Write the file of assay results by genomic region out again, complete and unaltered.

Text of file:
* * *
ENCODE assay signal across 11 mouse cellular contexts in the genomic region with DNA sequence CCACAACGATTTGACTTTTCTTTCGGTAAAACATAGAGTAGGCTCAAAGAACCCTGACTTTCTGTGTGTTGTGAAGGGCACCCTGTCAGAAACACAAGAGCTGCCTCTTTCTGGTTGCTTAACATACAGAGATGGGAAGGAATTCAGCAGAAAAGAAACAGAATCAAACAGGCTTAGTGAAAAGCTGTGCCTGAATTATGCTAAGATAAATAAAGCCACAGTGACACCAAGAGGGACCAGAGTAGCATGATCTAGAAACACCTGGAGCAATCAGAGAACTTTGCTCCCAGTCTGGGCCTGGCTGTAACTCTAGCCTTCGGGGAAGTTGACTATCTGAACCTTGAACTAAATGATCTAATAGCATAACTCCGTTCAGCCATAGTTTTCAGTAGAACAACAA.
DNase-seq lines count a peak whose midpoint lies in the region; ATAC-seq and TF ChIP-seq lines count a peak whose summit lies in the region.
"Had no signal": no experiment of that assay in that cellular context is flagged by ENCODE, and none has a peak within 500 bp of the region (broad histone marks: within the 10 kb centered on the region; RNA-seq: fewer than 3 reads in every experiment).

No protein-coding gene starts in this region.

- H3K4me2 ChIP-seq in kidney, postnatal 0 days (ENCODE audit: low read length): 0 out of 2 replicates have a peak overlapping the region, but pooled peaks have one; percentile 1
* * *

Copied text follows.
ENCODE assay signal across 11 mouse cellular contexts in the genomic region with DNA sequence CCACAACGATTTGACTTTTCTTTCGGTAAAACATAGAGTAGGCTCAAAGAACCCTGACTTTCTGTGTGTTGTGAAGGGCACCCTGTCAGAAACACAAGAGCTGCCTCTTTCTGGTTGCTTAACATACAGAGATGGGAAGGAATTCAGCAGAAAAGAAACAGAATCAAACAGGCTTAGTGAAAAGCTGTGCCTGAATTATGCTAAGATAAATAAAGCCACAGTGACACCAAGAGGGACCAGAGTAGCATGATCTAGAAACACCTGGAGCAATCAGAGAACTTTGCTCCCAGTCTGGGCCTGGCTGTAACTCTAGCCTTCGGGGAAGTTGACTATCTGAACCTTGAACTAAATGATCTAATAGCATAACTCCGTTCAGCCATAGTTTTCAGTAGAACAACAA.
DNase-seq lines count a peak whose midpoint lies in the region; ATAC-seq and TF ChIP-seq lines count a peak whose summit lies in the region.
"Had no signal": no experiment of that assay in that cellular context is flagged by ENCODE, and none has a peak within 500 bp of the region (broad histone marks: within the 10 kb centered on the region; RNA-seq: fewer than 3 reads in every experiment).

No protein-coding gene starts in this region.

- H3K4me2 ChIP-seq in kidney, postnatal 0 days (ENCODE audit: low read length): 0 out of 2 replicates have a peak overlapping the region, but pooled peaks have one; percentile 1